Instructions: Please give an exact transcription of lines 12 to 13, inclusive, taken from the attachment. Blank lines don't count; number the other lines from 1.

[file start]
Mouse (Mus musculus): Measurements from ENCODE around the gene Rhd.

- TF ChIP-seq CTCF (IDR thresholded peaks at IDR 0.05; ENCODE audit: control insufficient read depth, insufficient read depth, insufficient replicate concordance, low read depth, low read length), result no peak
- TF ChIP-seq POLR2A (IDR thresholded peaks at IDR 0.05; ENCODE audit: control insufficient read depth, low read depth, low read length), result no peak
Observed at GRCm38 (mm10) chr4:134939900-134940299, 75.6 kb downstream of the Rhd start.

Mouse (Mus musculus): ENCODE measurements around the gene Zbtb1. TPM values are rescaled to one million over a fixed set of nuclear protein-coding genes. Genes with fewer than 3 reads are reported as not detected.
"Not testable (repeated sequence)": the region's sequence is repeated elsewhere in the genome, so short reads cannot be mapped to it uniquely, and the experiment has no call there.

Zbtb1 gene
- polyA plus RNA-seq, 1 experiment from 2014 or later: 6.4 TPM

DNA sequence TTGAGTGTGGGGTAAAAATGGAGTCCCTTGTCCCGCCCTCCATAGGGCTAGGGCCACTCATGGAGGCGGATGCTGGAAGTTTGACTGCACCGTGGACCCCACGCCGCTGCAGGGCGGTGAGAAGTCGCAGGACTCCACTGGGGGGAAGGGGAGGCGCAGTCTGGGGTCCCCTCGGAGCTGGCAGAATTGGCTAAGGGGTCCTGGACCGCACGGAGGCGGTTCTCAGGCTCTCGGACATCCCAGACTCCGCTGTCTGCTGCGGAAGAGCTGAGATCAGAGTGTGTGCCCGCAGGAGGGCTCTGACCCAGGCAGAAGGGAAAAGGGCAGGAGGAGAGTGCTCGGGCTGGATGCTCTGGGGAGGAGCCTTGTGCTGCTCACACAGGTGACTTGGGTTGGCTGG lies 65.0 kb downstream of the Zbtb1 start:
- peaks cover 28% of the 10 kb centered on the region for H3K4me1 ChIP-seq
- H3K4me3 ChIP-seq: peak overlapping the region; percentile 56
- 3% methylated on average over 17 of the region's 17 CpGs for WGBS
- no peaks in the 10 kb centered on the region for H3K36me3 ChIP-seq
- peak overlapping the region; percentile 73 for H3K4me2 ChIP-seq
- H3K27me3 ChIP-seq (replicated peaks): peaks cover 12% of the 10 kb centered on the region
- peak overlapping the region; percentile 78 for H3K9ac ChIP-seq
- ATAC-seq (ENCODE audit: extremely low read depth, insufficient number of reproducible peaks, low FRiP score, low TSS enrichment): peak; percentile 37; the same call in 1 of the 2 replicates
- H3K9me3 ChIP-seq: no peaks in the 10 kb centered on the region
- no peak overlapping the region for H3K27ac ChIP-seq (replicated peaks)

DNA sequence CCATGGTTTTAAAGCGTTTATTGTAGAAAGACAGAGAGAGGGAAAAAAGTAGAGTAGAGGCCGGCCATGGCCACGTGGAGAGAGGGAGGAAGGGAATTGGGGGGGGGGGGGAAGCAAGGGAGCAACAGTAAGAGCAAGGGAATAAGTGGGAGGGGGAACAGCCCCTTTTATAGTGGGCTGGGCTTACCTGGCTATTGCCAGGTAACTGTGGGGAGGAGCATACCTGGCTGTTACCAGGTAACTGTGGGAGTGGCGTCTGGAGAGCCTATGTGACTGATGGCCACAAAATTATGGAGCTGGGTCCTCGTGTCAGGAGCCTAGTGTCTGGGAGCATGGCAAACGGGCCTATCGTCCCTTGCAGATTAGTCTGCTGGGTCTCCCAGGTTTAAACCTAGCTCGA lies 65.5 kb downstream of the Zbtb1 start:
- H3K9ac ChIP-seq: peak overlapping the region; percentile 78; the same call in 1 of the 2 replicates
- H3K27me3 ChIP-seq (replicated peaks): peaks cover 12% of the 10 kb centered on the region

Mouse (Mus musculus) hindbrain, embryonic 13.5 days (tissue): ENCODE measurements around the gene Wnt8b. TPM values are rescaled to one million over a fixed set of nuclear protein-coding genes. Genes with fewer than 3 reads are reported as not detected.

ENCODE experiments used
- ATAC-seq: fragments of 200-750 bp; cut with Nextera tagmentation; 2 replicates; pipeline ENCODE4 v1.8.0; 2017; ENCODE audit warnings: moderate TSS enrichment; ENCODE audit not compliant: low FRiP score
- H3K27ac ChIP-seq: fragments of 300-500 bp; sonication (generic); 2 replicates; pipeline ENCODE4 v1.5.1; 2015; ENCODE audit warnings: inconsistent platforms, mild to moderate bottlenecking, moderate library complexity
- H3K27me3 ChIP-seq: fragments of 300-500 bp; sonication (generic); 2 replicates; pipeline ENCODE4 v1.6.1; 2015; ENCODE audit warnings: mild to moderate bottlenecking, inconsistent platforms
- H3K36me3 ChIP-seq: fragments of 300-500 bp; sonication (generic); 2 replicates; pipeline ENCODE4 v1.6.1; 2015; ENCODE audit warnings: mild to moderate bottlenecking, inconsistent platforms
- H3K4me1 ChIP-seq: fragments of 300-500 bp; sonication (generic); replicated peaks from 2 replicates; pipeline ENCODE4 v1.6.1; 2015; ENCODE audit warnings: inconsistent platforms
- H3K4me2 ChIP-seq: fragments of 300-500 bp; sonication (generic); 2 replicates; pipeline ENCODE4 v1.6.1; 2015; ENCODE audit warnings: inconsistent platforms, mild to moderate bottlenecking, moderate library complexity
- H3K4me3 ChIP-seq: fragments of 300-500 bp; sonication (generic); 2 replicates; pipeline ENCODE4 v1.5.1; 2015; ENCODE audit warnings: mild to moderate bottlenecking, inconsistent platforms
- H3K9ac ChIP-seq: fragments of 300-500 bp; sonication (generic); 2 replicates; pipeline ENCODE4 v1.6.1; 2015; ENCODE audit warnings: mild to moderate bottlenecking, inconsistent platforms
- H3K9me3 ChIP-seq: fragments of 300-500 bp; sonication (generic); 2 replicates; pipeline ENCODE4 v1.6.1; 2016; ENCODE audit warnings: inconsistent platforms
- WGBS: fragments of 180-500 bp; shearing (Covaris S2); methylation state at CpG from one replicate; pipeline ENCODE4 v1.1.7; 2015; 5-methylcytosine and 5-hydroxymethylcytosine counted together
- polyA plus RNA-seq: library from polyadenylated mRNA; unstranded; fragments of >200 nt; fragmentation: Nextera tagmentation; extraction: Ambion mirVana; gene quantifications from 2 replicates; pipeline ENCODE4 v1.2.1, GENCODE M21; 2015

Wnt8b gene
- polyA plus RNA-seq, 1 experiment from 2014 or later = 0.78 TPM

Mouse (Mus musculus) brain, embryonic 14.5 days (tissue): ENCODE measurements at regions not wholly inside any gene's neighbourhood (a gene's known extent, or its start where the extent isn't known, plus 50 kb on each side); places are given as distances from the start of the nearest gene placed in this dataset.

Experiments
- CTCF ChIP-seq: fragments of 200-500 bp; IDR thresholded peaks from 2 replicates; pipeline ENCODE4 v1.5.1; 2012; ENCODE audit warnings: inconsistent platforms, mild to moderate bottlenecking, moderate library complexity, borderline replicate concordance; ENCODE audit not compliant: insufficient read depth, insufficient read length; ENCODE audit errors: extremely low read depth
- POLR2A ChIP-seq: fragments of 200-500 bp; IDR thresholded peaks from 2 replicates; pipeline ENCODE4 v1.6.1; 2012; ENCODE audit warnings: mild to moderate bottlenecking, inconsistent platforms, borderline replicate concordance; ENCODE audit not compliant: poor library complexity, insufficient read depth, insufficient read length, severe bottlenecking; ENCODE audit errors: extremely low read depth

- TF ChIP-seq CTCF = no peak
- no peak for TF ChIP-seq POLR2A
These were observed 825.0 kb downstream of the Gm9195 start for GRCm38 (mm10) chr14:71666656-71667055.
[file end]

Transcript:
- 3% methylated on average over 17 of the region's 17 CpGs for WGBS
- no peaks in the 10 kb centered on the region for H3K36me3 ChIP-seq